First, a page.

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Can Shoveling Snow Cause a Heart Attack

Author: Queen's University

Published: 2011-11-23 : (Rev. 2014-03-14)

Synopsis and Key Points:

Article warns shoveling snow can cause heart attacks especially for males with a family history of premature cardiovascular disease.

Main Digest

Two of the most important cardiology associations in the US include snow shoveling on their websites as a high risk physical activity.

Myocardial infarction or acute myocardial infarction, commonly known as a heart attack, results from the interruption of blood supply to a part of the heart, causing heart cells to die. Symptoms of acute myocardial infarction include sudden chest pain (typically radiating to the left arm or left side of the neck), shortness of breath, nausea, vomiting, palpitations, sweating, and anxiety (often described as a sense of impending doom).

Urban legend warns shoveling snow causes heart attacks, and the legend seems all too accurate, especially for male winterly excavators with a family history of premature cardiovascular disease. However, until recently this warning was based on anecdotal reports.

Two of the most important cardiology associations in the US include snow shoveling on their websites as a high risk physical activity, but all the citation references indicate that this warning was based on one or two incidents.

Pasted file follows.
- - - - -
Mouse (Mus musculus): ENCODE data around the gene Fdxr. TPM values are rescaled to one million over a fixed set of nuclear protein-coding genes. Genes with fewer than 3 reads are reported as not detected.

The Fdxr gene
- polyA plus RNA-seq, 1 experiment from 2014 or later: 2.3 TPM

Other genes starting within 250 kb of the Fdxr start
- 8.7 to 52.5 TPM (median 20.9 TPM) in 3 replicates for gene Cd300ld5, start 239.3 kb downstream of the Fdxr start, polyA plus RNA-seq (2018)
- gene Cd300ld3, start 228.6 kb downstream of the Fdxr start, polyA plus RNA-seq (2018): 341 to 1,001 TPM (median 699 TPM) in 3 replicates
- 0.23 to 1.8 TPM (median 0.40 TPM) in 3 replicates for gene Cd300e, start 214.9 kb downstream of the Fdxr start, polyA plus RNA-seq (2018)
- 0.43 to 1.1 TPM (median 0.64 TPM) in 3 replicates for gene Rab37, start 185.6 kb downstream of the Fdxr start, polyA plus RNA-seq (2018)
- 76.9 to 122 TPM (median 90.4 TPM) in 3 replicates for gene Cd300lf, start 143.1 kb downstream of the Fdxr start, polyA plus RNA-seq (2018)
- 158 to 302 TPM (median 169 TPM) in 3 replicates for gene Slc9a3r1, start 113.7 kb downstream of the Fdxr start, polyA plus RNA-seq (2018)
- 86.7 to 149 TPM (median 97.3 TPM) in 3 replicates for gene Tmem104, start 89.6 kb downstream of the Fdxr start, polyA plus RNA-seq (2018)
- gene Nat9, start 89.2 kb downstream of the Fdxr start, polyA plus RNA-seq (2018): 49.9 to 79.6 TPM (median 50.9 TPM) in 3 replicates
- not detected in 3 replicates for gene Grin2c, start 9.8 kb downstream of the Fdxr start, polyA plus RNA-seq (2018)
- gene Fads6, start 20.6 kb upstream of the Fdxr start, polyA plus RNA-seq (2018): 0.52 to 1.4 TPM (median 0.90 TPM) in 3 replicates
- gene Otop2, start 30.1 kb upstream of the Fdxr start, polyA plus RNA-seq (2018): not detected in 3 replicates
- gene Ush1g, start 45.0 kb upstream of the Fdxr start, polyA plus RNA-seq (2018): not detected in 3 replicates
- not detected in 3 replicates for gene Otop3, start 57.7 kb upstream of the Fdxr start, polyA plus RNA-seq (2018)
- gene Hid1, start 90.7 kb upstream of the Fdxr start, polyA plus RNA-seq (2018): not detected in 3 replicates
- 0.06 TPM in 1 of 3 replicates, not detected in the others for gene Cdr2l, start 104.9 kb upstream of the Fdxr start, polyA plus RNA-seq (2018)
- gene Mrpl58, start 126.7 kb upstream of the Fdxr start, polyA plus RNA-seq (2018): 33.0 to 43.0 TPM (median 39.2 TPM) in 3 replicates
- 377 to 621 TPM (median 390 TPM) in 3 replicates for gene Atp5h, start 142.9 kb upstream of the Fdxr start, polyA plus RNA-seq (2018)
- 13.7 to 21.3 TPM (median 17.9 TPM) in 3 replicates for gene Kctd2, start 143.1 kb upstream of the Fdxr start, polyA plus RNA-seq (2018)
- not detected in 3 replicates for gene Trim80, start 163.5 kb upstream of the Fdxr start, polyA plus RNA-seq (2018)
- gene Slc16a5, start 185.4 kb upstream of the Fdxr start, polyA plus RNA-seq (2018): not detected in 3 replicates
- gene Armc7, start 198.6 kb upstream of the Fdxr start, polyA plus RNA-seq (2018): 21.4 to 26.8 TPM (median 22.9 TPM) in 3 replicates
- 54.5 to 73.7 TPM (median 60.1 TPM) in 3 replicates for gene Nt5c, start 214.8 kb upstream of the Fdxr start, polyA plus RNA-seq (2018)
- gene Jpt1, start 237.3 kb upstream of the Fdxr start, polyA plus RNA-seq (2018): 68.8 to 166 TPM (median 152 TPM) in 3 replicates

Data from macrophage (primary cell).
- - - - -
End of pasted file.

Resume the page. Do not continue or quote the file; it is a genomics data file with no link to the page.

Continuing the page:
"We thought that this evidence should not be enough to convince us that snow shoveling is potentially dangerous," says Adrian Baranchuk, a professor in Queen's School of Medicine and a cardiologist at Kingston General Hospital.

Dr. Baranchuk and his team retrospectively reviewed KGH patient records from the two previous winter seasons and discovered that of the 500 patients who came to the hospital with heart problems during this period, 7 per cent (35 patients) had started experiencing symptoms while shoveling snow.

"That is a huge number," says Dr. Baranchuk. "7 per cent of anything in medicine is a significant proportion. Also, if we take into account that we may have missed some patients who did not mention that they were shoveling snow around the time that the episode occurred, that number could easily double."

The team also identified three main factors that put individuals at a high risk when shoveling snow.

Dr. Baranchuk collaborated on this study with Wilma Hopman (Department of Community Health and Epidemiology, KGH Clinical Research Center), William McIntyre, (Queen's medical resident), and Salina Chan and David Schogstad-Stubbs (Queen's medical students).

These findings were recently published in Clinical Research in Cardiology.

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